You have the right idea; the problem there is you're using what looks like a satellite diplexer. That device is intended to combine satellite and OTA TV signals on a single cable, so you can connect both a satellite dish and an OTA antenna to one end, and a satellite receiver and an OTA TV or tuner to the other.
Satellite diplexers work because satellite signals are much higher frequency and don't overlap OTA frequencies. But what you described earlier is that the satellite signals have already been received and remodulated onto (lower) cable TV frequencies, which do overlap OTA frequencies.
My idea with the UVSJ was to block out the higher satellite frequencies and the lower (VHF) OTA frequencies, so you could combine what's left without overlap and get a reasonable mix of both. But then I ran into the problem finding a UVSJ.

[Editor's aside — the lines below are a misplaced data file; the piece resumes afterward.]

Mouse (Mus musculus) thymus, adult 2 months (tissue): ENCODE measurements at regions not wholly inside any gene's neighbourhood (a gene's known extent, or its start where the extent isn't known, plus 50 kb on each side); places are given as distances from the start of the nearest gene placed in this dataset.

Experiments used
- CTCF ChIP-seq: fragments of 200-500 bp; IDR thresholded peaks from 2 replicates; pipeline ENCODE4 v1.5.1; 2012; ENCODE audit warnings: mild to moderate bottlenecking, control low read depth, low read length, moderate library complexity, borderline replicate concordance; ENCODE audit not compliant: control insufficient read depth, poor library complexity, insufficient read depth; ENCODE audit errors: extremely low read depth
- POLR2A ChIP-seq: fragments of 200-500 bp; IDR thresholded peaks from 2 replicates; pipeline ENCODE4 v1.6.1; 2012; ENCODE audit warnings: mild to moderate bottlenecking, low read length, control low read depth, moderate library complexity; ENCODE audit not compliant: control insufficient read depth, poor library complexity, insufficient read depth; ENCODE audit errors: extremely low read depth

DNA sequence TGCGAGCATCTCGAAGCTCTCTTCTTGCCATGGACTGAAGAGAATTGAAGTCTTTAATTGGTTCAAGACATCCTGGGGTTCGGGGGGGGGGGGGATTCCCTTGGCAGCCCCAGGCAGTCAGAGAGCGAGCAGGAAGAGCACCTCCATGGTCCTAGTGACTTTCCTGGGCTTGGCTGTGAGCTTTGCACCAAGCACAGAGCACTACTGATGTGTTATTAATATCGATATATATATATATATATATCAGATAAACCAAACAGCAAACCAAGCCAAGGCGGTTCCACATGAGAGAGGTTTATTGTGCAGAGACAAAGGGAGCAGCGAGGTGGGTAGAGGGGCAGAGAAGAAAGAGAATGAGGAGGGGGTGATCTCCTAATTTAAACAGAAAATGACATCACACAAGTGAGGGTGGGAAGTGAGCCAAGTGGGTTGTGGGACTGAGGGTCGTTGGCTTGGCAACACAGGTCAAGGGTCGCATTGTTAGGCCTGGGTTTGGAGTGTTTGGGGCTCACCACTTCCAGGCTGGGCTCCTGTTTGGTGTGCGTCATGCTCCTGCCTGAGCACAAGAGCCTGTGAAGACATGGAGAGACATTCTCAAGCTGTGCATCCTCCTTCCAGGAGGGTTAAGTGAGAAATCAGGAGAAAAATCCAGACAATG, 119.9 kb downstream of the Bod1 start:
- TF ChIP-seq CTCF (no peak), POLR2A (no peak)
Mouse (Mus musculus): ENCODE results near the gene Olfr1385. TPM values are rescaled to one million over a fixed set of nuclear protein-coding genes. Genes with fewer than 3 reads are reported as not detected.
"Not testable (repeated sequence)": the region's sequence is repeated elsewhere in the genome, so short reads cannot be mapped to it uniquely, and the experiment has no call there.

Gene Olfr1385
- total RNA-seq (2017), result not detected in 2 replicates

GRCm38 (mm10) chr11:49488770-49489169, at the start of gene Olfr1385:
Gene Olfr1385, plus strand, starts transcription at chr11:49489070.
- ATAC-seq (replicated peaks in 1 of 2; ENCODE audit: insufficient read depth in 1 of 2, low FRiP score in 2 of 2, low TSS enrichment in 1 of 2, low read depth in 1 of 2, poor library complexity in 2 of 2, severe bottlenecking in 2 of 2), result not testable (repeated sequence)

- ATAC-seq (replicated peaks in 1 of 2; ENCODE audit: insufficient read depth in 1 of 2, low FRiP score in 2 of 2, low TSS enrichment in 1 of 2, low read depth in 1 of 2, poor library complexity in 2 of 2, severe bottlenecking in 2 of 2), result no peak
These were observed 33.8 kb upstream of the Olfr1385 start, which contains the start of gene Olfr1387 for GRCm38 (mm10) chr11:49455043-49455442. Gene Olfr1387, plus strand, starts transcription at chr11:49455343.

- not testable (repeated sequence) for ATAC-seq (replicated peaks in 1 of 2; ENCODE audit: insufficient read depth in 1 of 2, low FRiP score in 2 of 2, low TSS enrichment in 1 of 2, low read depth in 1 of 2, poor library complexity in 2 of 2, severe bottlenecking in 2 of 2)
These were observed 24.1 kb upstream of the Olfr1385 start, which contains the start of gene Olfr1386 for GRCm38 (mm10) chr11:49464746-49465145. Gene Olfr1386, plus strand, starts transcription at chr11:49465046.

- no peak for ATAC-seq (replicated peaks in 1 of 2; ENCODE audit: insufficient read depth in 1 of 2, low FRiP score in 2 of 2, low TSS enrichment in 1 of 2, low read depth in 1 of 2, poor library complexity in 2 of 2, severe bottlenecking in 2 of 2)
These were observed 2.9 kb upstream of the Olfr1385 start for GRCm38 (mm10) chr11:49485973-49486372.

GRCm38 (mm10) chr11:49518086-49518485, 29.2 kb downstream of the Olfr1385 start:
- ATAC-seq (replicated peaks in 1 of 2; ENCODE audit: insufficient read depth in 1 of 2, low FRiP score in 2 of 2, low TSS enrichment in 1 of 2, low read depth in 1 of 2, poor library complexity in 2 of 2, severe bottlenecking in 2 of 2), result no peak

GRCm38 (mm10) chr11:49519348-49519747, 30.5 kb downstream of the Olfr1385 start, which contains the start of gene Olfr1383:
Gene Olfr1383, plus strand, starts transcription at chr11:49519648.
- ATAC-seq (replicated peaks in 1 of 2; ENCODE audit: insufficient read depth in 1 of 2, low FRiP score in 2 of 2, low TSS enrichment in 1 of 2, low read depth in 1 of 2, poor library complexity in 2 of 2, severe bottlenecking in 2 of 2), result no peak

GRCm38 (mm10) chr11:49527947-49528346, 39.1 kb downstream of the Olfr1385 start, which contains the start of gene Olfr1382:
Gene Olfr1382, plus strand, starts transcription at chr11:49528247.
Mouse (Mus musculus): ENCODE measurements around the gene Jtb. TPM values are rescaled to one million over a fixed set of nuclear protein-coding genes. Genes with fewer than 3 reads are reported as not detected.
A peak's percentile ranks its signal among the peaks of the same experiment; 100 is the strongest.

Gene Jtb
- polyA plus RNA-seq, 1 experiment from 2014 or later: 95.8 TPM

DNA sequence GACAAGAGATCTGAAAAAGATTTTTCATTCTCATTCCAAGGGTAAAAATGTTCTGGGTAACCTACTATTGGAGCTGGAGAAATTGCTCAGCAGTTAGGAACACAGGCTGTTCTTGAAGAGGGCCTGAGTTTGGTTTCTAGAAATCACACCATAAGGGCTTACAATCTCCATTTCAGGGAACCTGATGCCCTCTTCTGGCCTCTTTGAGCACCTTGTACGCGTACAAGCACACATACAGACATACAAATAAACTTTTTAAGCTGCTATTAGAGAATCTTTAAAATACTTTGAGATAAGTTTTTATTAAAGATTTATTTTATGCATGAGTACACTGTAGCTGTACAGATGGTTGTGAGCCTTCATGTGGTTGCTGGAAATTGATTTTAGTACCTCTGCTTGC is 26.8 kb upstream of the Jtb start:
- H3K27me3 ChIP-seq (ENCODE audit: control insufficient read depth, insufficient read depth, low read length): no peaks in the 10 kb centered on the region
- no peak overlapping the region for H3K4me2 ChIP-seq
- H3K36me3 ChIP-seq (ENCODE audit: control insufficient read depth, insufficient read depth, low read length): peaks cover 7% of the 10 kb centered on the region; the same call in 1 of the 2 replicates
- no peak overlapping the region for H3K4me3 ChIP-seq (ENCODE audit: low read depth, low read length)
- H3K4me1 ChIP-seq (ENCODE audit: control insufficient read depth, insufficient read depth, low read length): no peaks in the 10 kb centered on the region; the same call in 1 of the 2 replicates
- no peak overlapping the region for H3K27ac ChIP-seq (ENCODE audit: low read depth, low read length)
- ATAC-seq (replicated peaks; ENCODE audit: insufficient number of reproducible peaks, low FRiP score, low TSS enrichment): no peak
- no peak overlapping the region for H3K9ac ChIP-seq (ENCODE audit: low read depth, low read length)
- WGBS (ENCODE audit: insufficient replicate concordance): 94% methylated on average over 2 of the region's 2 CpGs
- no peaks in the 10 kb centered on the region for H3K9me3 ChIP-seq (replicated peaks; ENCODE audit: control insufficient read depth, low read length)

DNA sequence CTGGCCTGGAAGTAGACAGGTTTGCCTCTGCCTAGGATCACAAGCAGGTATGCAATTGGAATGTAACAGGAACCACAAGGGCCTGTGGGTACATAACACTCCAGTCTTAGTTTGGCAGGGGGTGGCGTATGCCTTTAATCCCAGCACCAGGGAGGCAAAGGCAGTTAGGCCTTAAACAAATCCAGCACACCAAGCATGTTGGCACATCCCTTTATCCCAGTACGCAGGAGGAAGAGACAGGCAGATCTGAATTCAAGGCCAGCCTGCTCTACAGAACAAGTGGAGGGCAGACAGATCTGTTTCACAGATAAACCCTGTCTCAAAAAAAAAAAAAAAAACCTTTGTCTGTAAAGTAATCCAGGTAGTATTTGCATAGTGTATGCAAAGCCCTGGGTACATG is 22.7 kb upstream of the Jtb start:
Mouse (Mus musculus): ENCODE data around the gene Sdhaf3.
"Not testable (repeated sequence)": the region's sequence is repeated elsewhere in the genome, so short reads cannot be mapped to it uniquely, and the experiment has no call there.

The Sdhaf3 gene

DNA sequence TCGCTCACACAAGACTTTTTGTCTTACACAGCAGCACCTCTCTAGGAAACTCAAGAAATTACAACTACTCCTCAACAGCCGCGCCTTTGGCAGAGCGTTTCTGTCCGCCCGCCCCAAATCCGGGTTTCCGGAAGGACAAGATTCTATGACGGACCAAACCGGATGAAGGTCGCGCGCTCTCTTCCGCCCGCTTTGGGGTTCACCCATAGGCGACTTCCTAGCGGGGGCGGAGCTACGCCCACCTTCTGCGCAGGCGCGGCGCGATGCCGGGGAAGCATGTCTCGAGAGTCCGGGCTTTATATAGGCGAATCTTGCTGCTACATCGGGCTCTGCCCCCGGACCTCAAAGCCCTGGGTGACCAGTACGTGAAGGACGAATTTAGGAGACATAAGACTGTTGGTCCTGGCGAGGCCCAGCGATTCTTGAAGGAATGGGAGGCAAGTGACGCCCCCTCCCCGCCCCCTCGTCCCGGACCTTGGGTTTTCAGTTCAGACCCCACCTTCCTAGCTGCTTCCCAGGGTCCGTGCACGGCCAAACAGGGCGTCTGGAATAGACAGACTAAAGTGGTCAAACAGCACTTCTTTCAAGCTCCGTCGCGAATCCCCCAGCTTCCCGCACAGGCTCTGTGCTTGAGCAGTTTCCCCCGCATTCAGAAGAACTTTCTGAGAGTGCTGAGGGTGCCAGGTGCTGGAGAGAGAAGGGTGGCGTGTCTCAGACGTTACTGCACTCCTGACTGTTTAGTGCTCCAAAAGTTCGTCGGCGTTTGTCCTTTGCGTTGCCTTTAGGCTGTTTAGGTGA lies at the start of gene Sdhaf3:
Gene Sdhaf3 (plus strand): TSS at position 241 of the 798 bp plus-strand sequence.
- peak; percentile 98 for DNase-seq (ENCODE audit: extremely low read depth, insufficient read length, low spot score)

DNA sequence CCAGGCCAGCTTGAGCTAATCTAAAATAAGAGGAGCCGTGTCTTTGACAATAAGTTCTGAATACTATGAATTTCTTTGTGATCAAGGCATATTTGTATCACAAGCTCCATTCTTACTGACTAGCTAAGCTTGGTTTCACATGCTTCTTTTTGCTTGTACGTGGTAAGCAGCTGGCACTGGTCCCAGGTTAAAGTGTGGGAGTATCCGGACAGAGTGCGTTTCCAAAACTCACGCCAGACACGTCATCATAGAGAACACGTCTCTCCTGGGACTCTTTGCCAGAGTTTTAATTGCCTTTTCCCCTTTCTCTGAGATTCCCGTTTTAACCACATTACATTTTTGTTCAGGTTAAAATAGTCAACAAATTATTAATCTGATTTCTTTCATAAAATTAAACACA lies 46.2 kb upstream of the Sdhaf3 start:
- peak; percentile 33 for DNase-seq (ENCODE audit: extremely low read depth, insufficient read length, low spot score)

To answer your question, there are two types of combiners: one kind is just a reversed splitter and doesn't filter frequencies at all. Anything put into either input will come through to the output.
The other kind has a low-frequency and a high-frequency input. The low-frequency input filters out higher frequencies, and vice versa for the other input. This is the kind often referred to a diplexer, especially when it's designed to combine or split OTA and satellite signals.
Strictly speaking, a UVSJ is a diplexer, with the low-frequency input covering the OTA VHF band and the high-frequency input covering the OTA UHF band. But the term "diplexer" isn't commonly used for these, for some reason.